It is well-known since the burst of the dot-com bubble that tables are bad for layout . But tables still makes perfect sense to present huge quantities of tabular data.

The thing is, Internet Explorer can’t cope with big HTML tables. So when it encounters a huge number of cells, IE9 starts to shift them randomly:

You can go here to reproduce this issue  .

I absolutely don’t care about these issues. Life is short. I have better things to do than fixing IE bugs.

Still, at work, things are different. You’re trading time for money. And it’s up to your customer to choose what you should do with your time. I guess that’s the tragedy of becoming a part of the software workforce.

That’s how I started to dive into IE hell.

After some research, I found out the root cause of this issue. It’s the presence of extra spaces and line returns between cells. Any sane browser should ignore these. But IE9 simply can’t.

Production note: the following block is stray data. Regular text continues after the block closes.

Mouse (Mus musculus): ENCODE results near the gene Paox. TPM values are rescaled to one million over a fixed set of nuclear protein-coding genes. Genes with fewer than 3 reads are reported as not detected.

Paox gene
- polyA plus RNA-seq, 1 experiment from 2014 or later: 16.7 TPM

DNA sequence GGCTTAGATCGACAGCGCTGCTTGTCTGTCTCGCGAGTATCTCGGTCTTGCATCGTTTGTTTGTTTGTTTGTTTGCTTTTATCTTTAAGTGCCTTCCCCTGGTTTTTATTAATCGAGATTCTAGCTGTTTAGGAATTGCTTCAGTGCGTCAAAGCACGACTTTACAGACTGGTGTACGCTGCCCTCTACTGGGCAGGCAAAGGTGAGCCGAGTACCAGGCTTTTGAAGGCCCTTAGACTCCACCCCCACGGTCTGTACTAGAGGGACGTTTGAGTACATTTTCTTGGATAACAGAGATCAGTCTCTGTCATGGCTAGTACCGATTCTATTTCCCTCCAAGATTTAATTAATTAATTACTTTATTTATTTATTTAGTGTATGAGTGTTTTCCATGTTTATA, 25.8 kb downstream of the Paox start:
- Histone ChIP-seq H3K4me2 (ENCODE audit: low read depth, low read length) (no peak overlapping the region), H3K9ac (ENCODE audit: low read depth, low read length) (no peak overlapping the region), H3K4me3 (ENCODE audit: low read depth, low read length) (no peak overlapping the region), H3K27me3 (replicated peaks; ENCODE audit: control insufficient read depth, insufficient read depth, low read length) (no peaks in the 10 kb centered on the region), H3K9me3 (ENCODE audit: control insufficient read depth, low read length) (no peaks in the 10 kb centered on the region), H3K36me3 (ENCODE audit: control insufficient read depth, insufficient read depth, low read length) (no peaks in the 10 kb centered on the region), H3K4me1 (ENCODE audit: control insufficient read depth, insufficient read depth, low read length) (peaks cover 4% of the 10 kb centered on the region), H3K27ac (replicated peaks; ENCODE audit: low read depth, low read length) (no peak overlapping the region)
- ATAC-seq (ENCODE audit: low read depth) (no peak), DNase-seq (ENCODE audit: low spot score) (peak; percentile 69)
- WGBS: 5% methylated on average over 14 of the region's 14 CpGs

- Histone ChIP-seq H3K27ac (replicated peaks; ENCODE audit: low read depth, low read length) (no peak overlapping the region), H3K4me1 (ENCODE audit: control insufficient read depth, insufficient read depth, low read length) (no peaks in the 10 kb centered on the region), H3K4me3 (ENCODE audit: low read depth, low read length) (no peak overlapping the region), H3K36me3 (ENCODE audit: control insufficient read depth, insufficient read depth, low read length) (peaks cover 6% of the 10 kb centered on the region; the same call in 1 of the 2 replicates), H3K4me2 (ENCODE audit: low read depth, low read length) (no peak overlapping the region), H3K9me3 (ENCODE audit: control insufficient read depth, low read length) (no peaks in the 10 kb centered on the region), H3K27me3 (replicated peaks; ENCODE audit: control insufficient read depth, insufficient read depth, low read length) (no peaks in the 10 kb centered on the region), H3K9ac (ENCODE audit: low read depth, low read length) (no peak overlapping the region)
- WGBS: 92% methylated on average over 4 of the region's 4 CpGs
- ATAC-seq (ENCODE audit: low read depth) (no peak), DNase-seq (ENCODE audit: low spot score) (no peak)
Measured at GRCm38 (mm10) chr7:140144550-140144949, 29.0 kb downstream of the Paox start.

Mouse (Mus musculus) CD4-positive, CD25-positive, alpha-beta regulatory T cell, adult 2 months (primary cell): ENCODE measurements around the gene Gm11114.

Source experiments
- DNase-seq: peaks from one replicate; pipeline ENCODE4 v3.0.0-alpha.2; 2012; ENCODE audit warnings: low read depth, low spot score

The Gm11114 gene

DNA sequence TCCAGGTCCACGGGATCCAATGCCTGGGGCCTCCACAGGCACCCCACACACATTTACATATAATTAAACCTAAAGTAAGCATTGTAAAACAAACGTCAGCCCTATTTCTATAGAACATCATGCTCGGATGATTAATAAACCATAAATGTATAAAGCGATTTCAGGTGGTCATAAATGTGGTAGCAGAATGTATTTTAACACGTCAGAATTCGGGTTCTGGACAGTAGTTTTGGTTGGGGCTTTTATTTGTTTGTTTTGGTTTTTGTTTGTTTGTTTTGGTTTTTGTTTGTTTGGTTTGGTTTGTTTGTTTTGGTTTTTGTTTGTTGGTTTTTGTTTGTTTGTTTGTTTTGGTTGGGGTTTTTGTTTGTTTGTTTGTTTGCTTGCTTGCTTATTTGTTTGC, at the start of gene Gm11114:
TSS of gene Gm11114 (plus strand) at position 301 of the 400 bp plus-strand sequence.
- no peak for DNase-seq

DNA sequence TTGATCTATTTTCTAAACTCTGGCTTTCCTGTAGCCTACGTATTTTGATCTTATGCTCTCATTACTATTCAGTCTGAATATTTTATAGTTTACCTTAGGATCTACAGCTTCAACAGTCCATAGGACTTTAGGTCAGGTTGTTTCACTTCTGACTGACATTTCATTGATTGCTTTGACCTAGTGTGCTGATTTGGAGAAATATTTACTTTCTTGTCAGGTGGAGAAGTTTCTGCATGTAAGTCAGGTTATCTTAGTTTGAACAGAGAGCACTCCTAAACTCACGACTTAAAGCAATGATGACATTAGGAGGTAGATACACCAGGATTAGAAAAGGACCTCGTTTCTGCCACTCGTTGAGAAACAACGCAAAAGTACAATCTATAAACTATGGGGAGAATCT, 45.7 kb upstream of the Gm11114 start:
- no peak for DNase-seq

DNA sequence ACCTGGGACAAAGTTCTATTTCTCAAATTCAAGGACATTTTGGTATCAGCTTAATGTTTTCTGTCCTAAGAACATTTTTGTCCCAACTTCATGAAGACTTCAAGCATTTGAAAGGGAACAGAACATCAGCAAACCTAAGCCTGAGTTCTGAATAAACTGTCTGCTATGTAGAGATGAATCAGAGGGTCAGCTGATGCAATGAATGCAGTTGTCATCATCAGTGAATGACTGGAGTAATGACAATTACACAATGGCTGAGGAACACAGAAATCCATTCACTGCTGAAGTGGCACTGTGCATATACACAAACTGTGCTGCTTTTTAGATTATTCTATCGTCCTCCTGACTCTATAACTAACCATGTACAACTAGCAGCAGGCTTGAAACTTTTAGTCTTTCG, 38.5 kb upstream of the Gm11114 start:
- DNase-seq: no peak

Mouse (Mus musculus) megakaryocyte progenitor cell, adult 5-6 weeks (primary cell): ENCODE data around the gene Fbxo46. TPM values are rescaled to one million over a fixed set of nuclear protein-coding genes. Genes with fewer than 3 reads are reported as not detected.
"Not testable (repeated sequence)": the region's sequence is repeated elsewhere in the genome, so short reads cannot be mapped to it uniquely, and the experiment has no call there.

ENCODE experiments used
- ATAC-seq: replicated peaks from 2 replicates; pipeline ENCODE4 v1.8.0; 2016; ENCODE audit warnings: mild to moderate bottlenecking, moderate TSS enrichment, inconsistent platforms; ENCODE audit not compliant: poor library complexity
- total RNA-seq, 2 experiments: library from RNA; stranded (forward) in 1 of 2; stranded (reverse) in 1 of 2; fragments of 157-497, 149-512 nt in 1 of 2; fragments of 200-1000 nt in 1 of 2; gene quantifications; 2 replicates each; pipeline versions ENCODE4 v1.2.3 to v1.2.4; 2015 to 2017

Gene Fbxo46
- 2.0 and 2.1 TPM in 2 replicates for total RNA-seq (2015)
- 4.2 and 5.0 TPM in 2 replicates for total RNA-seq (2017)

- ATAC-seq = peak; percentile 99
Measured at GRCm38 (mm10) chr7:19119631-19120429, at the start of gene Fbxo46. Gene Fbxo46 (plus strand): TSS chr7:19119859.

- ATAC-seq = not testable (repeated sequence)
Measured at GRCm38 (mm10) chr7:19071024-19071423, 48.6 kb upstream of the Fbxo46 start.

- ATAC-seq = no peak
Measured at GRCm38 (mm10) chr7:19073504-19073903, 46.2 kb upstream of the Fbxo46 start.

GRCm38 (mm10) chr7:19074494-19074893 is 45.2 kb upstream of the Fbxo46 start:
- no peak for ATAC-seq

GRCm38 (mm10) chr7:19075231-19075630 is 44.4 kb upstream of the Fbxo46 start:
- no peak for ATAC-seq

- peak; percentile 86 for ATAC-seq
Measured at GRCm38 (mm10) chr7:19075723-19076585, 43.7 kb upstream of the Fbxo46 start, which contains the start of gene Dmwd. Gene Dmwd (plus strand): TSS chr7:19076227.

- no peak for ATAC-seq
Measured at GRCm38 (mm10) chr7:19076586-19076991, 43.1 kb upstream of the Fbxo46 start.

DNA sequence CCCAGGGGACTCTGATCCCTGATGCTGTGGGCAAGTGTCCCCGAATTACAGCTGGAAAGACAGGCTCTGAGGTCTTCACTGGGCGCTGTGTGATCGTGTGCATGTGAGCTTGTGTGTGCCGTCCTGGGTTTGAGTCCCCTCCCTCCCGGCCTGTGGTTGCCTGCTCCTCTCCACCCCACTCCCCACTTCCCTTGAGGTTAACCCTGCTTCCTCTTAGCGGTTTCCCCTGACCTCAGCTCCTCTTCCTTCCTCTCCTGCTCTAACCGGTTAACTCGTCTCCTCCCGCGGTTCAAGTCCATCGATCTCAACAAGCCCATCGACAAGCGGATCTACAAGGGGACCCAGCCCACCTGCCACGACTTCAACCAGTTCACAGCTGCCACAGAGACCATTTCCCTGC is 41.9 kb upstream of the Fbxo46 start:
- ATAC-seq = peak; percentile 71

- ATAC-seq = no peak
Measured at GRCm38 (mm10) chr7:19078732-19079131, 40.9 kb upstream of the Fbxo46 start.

This issue seems to have been known since April 2011 (at least), but hasn’t been addressed by Microsoft yet.

And you know how I fixed this? I fearlessly added the following piece of JavaScript in my initialization code:

// Fix IE9 cells misalignment
$("table tr").contents().filter(function() {
    return this.nodeType == 3;

The code above just strips all extra spaces from tables it find. You can see this hack in action in my matrix widget for OpenERP 6.0  .

This is ugly, but makes my customer happy. Life is full of contradictions. And that’s normal.